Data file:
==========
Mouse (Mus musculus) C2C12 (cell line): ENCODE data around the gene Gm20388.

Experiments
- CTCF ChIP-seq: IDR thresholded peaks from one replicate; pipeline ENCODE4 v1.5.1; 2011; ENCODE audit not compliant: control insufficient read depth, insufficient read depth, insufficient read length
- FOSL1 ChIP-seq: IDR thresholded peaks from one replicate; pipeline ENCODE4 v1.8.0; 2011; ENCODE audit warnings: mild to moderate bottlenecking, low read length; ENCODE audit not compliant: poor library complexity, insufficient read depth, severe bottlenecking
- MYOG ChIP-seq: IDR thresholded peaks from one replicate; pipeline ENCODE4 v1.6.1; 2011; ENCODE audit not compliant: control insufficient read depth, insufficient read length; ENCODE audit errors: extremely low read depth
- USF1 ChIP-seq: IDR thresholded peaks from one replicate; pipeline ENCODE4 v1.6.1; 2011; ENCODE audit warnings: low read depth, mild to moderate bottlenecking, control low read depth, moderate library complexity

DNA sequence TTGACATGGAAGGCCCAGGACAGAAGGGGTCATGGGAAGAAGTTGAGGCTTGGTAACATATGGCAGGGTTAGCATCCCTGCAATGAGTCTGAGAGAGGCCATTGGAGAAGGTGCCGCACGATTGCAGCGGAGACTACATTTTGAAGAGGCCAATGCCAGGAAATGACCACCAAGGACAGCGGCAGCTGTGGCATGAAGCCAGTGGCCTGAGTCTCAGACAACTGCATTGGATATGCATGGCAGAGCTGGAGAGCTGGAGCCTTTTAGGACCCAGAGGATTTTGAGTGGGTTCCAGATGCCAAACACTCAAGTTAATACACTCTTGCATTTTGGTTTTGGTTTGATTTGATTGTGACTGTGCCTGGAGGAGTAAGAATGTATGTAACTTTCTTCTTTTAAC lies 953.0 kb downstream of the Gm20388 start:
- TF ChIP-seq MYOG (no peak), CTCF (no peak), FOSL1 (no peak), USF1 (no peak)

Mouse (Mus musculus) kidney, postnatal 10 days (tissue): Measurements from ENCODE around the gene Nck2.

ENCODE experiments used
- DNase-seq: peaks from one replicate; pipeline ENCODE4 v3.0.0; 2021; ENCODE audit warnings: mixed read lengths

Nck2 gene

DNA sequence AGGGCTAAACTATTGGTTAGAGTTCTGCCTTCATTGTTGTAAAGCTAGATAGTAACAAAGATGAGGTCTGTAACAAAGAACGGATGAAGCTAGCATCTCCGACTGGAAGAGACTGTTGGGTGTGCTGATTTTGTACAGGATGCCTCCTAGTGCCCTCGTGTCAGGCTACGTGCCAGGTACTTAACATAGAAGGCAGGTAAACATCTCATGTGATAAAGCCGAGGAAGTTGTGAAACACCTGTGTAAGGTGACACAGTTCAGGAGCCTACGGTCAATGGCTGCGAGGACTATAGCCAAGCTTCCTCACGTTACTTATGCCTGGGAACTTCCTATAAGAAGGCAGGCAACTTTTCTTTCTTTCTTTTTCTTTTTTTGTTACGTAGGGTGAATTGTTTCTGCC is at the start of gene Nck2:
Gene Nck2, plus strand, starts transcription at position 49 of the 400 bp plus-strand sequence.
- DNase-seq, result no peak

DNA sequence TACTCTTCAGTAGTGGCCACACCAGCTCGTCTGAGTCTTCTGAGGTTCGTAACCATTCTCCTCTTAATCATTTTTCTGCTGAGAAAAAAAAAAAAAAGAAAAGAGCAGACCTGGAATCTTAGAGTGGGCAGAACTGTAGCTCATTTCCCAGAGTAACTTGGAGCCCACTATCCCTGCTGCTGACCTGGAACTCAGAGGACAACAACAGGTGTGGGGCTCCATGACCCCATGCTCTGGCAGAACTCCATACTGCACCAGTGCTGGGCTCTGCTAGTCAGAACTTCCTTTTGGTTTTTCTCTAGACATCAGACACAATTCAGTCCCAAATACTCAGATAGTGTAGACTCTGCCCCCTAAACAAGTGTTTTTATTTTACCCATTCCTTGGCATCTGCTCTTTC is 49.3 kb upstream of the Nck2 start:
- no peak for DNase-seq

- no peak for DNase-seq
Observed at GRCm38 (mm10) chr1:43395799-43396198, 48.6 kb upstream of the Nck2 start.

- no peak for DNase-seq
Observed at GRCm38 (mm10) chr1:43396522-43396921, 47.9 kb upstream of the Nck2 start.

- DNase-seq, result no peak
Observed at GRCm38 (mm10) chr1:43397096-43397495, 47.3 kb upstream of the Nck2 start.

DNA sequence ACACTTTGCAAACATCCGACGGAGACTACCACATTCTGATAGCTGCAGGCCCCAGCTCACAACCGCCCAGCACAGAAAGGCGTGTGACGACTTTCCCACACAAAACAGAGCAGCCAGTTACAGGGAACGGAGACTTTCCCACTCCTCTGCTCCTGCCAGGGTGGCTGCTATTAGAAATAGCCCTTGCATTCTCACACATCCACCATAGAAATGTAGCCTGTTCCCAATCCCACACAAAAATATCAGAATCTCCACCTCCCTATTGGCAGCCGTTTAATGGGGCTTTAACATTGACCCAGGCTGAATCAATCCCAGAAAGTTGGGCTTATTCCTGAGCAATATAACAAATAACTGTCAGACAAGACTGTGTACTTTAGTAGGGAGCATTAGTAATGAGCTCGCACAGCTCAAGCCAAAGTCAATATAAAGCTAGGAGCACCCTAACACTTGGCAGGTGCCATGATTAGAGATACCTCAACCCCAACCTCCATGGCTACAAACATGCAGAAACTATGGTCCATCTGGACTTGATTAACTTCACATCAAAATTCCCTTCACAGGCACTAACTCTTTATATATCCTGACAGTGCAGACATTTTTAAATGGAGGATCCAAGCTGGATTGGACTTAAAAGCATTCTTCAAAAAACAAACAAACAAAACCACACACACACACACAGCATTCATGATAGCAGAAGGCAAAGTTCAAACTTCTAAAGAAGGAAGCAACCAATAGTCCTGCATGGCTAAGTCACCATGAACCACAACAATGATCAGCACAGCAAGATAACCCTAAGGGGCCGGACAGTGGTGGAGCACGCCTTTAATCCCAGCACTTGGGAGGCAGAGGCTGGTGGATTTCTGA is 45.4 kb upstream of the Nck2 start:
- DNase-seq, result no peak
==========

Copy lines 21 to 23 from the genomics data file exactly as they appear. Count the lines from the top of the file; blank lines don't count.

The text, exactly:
Observed at GRCm38 (mm10) chr1:43396522-43396921, 47.9 kb upstream of the Nck2 start.

- DNase-seq, result no peak
Observed at GRCm38 (mm10) chr1:43397096-43397495, 47.3 kb upstream of the Nck2 start.